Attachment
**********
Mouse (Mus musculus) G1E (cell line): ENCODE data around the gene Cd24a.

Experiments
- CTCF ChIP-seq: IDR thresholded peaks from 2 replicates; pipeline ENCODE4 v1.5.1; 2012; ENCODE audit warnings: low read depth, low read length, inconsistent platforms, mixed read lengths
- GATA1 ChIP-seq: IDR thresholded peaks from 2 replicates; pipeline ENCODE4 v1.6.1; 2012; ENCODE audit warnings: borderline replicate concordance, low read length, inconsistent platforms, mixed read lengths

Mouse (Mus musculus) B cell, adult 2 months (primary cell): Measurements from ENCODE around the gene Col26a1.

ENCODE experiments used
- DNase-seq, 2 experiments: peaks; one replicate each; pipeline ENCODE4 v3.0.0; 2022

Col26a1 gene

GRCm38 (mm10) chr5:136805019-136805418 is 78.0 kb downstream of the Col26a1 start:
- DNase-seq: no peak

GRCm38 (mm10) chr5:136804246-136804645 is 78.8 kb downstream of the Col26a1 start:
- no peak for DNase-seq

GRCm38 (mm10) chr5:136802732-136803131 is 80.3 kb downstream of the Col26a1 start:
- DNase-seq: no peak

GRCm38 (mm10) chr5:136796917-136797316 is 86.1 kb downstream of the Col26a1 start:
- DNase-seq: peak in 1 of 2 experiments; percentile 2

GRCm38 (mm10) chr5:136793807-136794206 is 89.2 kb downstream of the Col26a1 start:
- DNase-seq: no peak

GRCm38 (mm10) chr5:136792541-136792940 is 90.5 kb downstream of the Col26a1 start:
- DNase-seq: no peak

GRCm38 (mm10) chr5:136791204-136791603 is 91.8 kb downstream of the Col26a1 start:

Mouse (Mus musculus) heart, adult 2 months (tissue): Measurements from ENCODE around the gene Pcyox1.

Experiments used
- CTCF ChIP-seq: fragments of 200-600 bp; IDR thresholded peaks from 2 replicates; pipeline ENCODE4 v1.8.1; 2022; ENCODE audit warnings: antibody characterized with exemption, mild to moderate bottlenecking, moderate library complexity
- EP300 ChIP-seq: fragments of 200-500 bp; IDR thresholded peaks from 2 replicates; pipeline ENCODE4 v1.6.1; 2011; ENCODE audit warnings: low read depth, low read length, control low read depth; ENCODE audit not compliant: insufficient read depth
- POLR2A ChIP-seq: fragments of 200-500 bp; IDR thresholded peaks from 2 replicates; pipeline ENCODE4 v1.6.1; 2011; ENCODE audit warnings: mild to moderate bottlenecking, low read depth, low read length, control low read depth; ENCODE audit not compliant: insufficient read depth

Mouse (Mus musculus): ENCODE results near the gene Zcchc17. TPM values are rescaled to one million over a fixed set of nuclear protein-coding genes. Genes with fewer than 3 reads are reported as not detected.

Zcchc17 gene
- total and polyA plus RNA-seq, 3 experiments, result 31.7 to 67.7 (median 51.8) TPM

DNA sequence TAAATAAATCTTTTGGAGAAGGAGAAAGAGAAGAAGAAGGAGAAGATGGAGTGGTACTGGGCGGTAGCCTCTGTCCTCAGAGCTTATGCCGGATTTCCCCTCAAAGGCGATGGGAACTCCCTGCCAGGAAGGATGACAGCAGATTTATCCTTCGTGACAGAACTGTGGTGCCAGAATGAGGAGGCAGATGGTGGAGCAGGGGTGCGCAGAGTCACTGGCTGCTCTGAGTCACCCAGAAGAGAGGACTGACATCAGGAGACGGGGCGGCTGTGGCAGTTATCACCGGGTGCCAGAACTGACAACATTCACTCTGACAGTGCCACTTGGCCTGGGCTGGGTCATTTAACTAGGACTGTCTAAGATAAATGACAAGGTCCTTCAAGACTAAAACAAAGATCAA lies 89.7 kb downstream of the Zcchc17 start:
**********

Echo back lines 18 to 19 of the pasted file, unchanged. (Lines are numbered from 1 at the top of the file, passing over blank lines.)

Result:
- DNase-seq: no peak

GRCm38 (mm10) chr5:136792541-136792940 is 90.5 kb downstream of the Col26a1 start: